Clinical Research 101
There is research and there is clinical research. It’s considered the highest research bar to prove a treatment is effective and safe for people. Clinical trials are required before medicines and vaccines can be made available. They are NOT required for cosmetic beauty products, but a few beauty products choose to go to these lengths to know what they are offering really works.
So, what makes research “clinical”? It’s easy to picture a stark white, cold lab, but that does not make research “clinical”. Simply put, clinical research is done on people and to benefit people.
There are different degrees of clinical rigor. Here are a few terms that give clues for how rigorous a study is:
- RANDOMIZED indicates participants are divided by chance into separate groups – a test group and a control group – they are not divided by certain features. Imagine you wanted to test how well a cup of coffee can wake people up in the morning, but you had more night owls in one group and more early birds in the other. You would not know if the more energetic people were rev’ed up by coffee or by just because they are an early bird.
- PLACEBO-CONTROLLED means the control group receives an inactive treatment, a.k.a. the placebo - an inactive control that accounts for the placebo effect (when the act of using something has a therapeutic effect even if there are no active ingredients). For the coffee wake-up clinical, the placebo may be decaf coffee to account for how much the act of drinking something that looks, smells and tastes like caffeinated coffee has on how awake you feel, when no caffeine is involved.
- DOUBLE-BLIND means neither the study participants nor the people running the study know which participants get the test treatment nor who gets the placebo. Back to the example of the coffee clinical study – neither the clinical administrators (the scientific coffee servers) nor the people in the study know who is getting what cup of coffee – decaf or caffeinated.
The Gold-standard in clinical research is randomized, placebo-controlled, and double-blinded studies.
The number of people in a study matters too, but there is no magic number that works for all studies. It depends on what you’re testing. Thousands of participants are needed to test vaccine candidates when chances are small for naturally coming into contact with the disease you are trying to prevent. However, studies for something more common, like diaper rash, can be done with a much smaller number of participants (e.g., 50). For the few cosmetic products that are clinically tested, they are often run on fewer than 100 participants.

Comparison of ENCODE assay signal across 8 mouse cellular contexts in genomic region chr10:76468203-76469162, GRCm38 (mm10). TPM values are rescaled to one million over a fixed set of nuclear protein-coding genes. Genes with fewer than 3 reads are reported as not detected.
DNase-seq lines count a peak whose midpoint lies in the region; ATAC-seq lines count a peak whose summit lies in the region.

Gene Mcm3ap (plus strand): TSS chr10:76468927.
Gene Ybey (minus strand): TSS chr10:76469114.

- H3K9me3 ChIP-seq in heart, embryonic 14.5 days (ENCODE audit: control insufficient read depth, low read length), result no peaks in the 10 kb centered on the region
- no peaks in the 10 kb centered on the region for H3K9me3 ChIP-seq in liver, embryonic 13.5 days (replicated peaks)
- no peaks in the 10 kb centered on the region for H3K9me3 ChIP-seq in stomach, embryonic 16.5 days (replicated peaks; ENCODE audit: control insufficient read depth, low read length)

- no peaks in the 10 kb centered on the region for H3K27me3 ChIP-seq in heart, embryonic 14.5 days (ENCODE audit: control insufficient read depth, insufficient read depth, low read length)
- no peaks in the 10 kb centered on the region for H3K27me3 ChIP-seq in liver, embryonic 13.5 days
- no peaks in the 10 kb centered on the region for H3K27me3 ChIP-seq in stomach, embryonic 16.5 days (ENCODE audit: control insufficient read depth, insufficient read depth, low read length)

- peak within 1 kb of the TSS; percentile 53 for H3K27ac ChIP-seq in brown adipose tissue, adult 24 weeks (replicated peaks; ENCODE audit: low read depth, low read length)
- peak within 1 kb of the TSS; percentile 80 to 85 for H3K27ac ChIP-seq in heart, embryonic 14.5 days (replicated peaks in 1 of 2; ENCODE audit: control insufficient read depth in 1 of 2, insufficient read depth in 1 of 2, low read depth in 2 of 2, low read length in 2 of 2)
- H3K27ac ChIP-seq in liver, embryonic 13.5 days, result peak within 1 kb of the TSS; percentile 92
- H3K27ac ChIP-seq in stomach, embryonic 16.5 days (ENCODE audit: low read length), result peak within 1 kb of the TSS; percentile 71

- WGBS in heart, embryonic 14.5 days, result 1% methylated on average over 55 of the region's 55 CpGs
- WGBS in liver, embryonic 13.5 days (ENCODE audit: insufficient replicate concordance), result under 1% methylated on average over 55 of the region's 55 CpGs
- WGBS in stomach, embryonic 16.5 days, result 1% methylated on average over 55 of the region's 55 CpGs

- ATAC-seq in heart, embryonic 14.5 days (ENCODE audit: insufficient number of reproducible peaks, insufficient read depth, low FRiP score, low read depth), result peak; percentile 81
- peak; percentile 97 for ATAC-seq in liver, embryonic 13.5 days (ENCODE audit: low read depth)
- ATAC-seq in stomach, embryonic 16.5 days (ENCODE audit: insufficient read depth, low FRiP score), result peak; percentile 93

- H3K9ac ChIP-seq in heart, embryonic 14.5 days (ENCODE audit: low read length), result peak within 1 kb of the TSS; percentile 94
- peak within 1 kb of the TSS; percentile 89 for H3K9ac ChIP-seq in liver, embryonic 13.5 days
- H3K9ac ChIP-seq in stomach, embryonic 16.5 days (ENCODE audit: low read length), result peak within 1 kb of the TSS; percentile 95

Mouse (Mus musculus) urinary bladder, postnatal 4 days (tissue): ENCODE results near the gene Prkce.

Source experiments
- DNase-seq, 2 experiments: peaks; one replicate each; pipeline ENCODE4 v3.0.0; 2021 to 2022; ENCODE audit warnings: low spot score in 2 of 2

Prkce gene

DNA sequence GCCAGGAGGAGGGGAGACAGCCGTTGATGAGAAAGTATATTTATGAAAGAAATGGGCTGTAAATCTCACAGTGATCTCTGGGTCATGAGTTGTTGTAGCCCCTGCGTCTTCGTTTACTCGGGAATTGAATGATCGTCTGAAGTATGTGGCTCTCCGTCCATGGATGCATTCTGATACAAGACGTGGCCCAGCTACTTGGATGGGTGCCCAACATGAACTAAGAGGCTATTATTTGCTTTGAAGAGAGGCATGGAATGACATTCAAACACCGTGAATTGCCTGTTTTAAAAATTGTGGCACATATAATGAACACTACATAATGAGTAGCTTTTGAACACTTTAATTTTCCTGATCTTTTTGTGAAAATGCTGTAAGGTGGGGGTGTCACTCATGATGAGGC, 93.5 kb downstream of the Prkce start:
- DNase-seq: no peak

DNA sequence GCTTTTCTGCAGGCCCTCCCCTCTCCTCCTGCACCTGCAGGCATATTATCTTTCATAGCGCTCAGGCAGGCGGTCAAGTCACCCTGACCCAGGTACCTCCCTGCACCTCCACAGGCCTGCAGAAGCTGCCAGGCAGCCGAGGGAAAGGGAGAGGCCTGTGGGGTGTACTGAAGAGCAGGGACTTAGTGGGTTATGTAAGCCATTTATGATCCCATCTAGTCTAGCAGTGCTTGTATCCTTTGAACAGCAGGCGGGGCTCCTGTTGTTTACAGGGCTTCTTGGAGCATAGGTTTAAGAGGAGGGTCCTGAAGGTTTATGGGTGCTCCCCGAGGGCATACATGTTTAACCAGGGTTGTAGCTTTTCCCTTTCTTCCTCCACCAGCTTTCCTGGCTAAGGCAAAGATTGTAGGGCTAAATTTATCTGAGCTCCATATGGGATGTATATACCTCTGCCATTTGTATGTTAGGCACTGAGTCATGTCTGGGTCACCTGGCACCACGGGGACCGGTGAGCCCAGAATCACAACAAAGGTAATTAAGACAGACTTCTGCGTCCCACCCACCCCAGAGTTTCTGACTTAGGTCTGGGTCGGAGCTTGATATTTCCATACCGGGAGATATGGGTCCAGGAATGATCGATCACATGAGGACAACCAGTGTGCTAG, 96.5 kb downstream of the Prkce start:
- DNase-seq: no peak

Wondering why AREN'T all hair loss treatments clinically proven?
Doing research on people rather than hair tresses (picture cut ponytails hanging on a clip) is not easy.
- People are far more complex than lab samples.
- Study participants need to follow detailed and specific directions for however long the study lasts. When studies last for weeks or months, up to 30% of participants may drop out because they don’t want to follow the instructions for that long.
- And then there is the cost. Clinical research can be extremely expensive – easily into the six figures. When you’re doing something really new, really big, that investment can be worth it to know it really works!
How does KeepItAnchored’s clinical study stack up?
While KeepItAnchored is technically considered a cosmetic product, it was held to the standard of a clinical study to be sure the hair anchoring technology really works to reduce hair loss. We had to be sure this was not another broken promise for those wanting to keep more of their hair.
The Hair Anchor blend in KeepItAnchored was tested in a 6-month, randomized, placebo-controlled, double-blinded clinical study that included 300 male and female participants. Results showed those who used the system with the Hair Anchor blend had up to 2400 more hair fibers on their head at the end of the study.
You can read more about it here or check out the clinically proven Complete Kits below: